Pierria Henry (Charlotte) and Nimrod Hilliard (North Carolina Central) – To a lesser extent, Henry and Hilliard also helped themselves out a great deal at PIT. Two guys from smaller schools who weren’t really on anyone’s radar. Henry was one of the NCAA leaders in steals and he showed it at PIT. He’s a wild horse, swiping at ball-handlers and then racing out in transition. Henry was one of the best guys all weekend at getting to the hoop, he just can’t finish. Henry did lead PIT in assists. Hilliard has the body mass of most teenagers but he’s a capable floor general who can hit open shots. He was fourth overall in assists and showed that if he can pack on a few more pounds, he’s got a pro career ahead of him.
Stock Up: Big Men
A Common misconception about PIT is that it’s totally guard dominated and the big men don’t look good. The competition (JUST LIKE COLLEGE BASKETBALL!) is guard dominated to a degree but the big men still look good. And many bigs are given chances to play in a way that their colleges never allowed them to.
Showing off a Softer Stroke
The example of Shayne Wittington last season, who shot more three-pointers at PIT than he did his whole senior season, is the shining example of a post player showing off his shooting. Whittington was able to land a fully guaranteed contract with the Indiana Pacers for this season off his PIT performance. Whether a player is trying to show they are more of a four than a five or a three than a four or they just want to be stretchier, PIT is a place where you can hit a handful of outside shots and change some perceptions on your game. The one thing most players have to remember is just because you can make a few shots, doesn’t mean you should forget who you are. A stretch big man is great when they can also combine the dirty work of a true post player.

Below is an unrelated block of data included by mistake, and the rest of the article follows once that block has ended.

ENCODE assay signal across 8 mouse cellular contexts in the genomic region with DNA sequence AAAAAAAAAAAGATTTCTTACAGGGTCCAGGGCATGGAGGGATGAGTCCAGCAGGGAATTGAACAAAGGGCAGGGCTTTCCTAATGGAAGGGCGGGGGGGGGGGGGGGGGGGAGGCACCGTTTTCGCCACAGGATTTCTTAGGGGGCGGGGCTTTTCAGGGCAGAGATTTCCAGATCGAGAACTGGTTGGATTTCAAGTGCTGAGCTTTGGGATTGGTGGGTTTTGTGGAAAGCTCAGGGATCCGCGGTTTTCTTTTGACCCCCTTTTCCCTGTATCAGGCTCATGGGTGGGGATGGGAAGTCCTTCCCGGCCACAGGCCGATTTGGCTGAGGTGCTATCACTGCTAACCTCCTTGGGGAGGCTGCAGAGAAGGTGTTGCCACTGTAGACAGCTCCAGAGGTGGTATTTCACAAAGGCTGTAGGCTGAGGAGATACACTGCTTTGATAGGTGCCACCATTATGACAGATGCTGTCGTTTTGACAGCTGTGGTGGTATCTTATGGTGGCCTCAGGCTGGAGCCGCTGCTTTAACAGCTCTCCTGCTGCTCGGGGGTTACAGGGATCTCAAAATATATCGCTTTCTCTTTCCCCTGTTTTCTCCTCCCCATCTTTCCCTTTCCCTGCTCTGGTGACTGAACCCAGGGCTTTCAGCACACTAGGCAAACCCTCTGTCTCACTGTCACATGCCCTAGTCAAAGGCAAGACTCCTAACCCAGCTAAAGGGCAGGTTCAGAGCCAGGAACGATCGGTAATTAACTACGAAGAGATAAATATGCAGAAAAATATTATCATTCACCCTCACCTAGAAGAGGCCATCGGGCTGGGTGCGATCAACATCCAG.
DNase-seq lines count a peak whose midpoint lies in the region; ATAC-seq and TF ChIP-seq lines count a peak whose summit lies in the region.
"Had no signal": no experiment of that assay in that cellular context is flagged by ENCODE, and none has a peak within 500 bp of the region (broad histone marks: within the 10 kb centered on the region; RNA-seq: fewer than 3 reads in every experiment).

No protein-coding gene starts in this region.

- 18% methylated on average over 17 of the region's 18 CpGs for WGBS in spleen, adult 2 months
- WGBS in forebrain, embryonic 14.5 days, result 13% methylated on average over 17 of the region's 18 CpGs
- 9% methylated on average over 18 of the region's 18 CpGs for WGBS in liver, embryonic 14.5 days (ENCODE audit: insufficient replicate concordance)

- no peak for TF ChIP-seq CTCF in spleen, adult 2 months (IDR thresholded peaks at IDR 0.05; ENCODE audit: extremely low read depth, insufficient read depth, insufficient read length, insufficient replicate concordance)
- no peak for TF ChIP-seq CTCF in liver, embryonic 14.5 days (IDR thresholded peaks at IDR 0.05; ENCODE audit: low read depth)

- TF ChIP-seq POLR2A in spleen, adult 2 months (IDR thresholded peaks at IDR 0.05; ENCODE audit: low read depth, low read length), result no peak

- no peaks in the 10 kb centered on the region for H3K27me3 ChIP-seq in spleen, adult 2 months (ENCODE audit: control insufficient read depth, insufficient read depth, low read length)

Cady Lalanne (UMass) – The big UMass center was mainly a post-up guy at school but he came to PIT ready to show off his jumper. He hit a bunch of sideline shots, some elbow J’s, and even stretched out for a couple of top of the key three’s. And he wasn’t just making shots, these were clean swishes. And now Lalanne can be looked at as a stretch 4/5 and his stretch stock probably went up the most.
The next three players are all more forwards than bigs but they also tried to show off some outside shooting. Their shots are still a work in progress but at least they are progressing.
Dustin Hogue (Iowa State) –Hogue was more of a five in college, has the body of a combo forward and his only route to the NBA is as a three. So it’s tough for someone like that to figure out how he should showcase himself at PIT. In my opinion he is a hard working four and should stick to that. He obviously has been working on his spot-up three-point shot. He made three of them, and he showed that his shot is improving and playing on the perimeter some, is now a possibility for him.
Le’Bryan Nash (Oklahoma State) – Nash wants badly to be a small forward, he’ll do anything. He made two three’s all year at Oklahoma State and four at PIT in half the attempts. But with Nash it’s a little bit about forgetting who you are. As a four, he’s a match-up problem and can attack off the bounce. As a three he has average speed, athleticism, and ball skills, the tools that make him a mismatch at the four. You can show off a new skill but you can’t hide from who you are.